Drought Interagency Coordinating Group

The Interagency Coordinating Group (ICG) is an advisory body to the governor on Arizona drought issues. Comprised of state, federal and non-governmental organizations, this group meets twice a year to evaluate drought conditions and consider recommendations to the governor. Arizona has had a Drought Emergency Declaration (PCA 99006) in effect since June 1999 and a Drought Declaration (Executive Order 2007-10) has been in effect since May 2007.


Interagency Coordinating Group Members

Interagency Coordinating Group Fact Sheet

IGC Meeting Spring 2024
 Meeting Summary

Drought Status Update & Monitoring Technical Committee Activities

The 2024 Water Year (WY; October 1-September 30) started as the fifth hottest October to December on record, which impacts long-term drought in Arizona. Statewide, precipitation for October 2023 through April 2024, has been slightly above average. Southern Arizona counties received a late starting monsoon but did get near average precipitation from September 2023 through December 2023 however, the rest of the state remained dry. Average statewide precipitation from October 2023 to December 2023 was 1.58 inches. January 2024 to April 2024 brought in a fair amount of precipitation totaling 5.28 inches which was Arizona’s 23rd wettest January to April on record however, temperatures remained warm across the state. Maricopa and Cochise counties BOTH had their wettest April in 20 years in 2024.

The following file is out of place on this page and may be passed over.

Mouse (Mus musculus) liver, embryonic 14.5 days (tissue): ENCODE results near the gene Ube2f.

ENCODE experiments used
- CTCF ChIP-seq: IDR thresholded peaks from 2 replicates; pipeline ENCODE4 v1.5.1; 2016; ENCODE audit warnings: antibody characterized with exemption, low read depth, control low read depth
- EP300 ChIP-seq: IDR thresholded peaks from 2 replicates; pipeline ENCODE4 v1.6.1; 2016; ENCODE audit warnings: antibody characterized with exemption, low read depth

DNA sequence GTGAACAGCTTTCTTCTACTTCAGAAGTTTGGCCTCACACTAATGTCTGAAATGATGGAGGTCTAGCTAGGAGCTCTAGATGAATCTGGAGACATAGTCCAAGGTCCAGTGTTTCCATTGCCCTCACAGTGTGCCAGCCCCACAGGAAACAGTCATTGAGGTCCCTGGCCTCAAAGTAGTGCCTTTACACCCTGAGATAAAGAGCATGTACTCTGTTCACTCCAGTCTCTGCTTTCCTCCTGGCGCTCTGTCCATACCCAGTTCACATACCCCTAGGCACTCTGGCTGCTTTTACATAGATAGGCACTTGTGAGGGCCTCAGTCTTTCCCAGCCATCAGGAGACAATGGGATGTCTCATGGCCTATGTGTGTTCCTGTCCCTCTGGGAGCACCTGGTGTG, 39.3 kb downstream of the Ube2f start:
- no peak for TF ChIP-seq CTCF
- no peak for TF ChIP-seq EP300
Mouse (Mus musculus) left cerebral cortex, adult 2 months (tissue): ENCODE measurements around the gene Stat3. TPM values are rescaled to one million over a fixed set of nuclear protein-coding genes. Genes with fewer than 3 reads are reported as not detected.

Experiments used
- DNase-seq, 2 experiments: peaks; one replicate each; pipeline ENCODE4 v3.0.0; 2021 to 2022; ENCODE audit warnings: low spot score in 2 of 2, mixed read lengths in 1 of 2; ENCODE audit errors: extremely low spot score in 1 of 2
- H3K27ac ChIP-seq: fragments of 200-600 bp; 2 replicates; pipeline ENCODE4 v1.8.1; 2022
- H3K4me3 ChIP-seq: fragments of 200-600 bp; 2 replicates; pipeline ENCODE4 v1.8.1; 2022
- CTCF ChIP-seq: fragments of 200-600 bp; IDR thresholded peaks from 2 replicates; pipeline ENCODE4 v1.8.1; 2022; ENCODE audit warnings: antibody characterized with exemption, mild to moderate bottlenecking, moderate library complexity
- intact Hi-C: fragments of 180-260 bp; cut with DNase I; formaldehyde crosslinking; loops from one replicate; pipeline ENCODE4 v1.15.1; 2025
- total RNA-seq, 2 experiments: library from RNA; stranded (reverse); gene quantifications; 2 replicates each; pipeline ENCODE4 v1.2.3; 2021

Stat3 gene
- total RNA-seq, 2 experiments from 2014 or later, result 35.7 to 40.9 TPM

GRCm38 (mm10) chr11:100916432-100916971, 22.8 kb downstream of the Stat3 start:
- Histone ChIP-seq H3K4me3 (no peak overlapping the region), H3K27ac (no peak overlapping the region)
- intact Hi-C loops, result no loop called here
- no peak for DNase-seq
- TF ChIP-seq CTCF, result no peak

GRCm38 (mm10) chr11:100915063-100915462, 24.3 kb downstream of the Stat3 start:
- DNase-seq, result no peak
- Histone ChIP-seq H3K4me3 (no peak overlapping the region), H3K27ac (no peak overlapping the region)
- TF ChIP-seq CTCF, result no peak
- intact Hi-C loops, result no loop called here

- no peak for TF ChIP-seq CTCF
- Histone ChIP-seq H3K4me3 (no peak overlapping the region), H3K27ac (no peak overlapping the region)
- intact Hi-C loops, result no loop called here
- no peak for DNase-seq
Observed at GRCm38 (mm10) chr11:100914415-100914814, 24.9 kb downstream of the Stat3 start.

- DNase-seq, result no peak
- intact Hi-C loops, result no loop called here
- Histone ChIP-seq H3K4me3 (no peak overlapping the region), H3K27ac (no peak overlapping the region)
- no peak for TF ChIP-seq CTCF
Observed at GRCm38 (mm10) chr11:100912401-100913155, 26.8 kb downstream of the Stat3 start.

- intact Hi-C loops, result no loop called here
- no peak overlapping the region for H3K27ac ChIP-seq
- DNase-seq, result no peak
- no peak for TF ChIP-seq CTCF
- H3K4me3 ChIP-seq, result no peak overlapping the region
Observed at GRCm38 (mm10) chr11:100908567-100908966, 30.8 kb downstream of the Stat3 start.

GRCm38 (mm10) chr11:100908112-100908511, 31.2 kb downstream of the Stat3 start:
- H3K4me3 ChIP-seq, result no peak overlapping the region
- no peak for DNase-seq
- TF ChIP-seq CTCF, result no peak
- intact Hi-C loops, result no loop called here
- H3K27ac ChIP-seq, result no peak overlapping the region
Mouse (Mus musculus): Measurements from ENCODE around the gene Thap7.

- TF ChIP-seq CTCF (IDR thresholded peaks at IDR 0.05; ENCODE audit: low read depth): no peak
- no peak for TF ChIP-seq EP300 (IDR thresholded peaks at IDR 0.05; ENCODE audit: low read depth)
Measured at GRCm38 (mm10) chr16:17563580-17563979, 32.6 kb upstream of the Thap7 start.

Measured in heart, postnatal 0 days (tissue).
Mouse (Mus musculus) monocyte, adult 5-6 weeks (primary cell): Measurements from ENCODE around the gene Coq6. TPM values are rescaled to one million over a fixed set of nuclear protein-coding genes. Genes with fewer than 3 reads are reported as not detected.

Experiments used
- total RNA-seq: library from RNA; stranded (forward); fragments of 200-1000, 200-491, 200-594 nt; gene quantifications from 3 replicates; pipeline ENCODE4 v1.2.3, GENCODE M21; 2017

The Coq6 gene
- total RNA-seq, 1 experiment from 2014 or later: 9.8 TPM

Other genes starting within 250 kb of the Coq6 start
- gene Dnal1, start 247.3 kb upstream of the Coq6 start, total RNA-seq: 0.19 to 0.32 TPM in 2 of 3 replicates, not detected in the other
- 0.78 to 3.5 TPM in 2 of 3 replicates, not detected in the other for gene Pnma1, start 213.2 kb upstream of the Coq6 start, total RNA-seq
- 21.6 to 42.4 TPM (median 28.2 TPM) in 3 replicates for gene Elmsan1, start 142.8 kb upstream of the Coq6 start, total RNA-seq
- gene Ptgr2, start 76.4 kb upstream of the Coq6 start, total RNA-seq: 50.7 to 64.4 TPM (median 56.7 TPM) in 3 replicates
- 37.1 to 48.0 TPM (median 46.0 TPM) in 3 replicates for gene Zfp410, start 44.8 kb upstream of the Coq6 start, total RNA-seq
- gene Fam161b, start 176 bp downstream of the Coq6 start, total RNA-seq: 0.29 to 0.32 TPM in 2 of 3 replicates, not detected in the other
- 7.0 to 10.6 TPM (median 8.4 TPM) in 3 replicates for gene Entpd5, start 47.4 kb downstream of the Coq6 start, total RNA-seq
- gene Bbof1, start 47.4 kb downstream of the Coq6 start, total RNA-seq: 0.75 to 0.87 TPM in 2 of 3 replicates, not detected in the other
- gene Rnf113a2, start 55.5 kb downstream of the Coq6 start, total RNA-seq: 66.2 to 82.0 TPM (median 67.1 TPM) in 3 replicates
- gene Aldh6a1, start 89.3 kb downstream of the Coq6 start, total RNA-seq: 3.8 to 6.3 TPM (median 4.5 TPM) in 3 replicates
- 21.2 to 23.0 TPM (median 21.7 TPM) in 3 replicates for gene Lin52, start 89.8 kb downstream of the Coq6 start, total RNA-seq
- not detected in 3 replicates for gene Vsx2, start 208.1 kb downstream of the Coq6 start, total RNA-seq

Statewide temperatures for the WY2024 to date (October 2023 to April 2024) have been above average. October 2023 to April 2024 was the 13th warmest October to April on record. Apache, Cochise, Coconino, Mohave, and Santa Cruz counties all had their top 10% warmest October to April on record. Precipitation for the WY2024 so far, has been slightly above average totaling 6.86 inches. January 2024 to April 2024 was the 23rd wettest on record for the state. Snow water equivalent data for the Salt, Verde and Little Colorado Basins indicate around average snowpack volumes for the snow year. Extreme (D3) short-term drought was removed from the state during this time. However, long-term drought persists throughout Arizona.

2024 Weather Outlook